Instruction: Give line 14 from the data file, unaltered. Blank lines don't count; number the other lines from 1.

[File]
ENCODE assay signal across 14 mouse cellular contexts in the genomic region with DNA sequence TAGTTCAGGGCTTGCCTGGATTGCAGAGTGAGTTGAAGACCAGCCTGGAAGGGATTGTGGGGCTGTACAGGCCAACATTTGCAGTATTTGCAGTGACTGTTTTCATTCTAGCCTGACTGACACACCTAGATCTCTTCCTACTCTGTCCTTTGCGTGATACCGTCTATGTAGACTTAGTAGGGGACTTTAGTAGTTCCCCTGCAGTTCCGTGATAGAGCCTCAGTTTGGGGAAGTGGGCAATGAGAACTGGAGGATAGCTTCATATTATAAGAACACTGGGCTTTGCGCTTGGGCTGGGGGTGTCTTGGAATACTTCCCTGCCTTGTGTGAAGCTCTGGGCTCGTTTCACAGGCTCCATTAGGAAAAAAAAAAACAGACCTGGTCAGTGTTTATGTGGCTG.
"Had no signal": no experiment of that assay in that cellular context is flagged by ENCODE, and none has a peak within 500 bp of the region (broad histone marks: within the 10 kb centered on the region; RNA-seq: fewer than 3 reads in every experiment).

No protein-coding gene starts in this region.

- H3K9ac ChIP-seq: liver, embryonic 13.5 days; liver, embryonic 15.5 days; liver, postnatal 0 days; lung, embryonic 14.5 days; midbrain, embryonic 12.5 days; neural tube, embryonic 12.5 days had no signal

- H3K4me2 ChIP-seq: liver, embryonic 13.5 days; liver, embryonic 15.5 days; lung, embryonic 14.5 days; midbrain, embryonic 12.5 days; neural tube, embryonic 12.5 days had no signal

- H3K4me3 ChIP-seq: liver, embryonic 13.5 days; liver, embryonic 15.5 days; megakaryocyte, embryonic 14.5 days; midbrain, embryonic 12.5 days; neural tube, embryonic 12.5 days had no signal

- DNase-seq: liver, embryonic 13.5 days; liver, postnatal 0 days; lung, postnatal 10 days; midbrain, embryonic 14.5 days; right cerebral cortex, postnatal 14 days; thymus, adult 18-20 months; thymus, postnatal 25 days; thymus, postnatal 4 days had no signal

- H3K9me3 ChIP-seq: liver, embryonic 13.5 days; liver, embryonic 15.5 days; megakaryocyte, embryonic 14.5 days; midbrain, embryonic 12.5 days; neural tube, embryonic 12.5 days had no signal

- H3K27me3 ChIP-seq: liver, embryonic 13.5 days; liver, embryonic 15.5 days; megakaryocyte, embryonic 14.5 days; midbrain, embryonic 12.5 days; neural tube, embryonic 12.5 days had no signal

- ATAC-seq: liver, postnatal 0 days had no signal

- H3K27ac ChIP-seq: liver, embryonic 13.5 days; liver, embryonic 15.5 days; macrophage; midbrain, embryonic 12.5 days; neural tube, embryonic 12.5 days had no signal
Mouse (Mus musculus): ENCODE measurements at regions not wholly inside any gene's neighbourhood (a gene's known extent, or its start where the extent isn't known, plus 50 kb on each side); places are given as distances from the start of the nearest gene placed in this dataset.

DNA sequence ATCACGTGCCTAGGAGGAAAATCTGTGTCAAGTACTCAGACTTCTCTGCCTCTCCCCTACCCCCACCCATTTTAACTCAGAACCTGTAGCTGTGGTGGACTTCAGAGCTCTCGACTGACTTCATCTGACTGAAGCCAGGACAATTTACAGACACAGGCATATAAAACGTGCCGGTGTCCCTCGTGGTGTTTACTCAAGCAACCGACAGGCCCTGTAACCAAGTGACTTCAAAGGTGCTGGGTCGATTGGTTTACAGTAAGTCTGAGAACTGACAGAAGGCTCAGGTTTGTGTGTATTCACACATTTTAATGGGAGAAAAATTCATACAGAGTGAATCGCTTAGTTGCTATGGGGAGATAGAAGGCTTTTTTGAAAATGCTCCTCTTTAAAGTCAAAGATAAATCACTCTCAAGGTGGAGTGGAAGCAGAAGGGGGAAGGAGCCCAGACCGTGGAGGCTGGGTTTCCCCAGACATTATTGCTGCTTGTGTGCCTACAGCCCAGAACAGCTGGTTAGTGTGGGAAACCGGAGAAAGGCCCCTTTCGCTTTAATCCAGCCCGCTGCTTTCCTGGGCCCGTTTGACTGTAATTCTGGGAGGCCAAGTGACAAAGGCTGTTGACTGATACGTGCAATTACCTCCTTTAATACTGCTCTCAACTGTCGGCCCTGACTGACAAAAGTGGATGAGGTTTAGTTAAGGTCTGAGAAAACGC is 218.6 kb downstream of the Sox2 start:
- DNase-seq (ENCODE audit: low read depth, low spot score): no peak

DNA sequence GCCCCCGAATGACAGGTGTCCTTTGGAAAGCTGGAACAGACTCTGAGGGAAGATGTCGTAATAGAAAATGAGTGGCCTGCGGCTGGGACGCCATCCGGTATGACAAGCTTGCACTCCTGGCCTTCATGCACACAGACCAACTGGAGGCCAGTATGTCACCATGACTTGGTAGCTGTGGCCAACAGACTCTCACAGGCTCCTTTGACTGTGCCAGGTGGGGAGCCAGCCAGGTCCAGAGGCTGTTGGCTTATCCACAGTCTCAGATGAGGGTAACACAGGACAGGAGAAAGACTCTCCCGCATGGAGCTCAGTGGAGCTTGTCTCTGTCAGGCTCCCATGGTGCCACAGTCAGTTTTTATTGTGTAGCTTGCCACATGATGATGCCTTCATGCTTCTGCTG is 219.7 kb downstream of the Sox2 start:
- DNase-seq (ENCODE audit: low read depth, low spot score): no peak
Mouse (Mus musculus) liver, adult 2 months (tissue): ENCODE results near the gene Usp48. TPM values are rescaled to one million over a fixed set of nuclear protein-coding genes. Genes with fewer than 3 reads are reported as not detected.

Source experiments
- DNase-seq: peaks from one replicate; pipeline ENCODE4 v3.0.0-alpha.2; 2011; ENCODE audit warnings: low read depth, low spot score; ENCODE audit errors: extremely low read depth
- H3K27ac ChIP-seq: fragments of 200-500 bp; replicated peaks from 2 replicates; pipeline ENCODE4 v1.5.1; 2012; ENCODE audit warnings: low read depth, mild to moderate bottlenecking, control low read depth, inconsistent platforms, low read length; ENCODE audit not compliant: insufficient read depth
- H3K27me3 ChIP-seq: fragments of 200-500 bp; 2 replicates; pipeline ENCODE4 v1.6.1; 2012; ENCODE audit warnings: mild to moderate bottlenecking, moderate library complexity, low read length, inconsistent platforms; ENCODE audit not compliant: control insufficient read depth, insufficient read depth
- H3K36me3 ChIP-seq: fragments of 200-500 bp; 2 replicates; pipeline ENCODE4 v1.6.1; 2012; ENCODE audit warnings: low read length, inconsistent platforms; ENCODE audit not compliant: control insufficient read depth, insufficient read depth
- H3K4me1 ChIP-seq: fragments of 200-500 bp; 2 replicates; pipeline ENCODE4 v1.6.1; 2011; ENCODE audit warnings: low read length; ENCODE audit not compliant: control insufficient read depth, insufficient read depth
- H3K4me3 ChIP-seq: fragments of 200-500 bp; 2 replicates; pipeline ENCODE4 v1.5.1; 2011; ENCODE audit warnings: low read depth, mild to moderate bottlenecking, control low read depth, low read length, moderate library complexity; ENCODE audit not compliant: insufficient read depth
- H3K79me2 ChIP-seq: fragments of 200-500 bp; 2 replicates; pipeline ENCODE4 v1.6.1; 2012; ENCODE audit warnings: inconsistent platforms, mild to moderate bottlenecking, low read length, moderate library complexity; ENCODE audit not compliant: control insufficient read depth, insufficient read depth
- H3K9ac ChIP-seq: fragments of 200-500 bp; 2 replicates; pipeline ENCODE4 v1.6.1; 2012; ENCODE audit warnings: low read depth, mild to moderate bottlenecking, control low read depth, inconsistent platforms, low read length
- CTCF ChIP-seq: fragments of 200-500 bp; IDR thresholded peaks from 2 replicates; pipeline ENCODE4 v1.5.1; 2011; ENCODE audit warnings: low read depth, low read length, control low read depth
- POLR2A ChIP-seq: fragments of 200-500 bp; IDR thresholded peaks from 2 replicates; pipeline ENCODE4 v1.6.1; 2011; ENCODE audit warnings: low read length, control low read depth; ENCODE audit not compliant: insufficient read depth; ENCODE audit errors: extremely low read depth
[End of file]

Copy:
- DNase-seq (ENCODE audit: low read depth, low spot score): no peak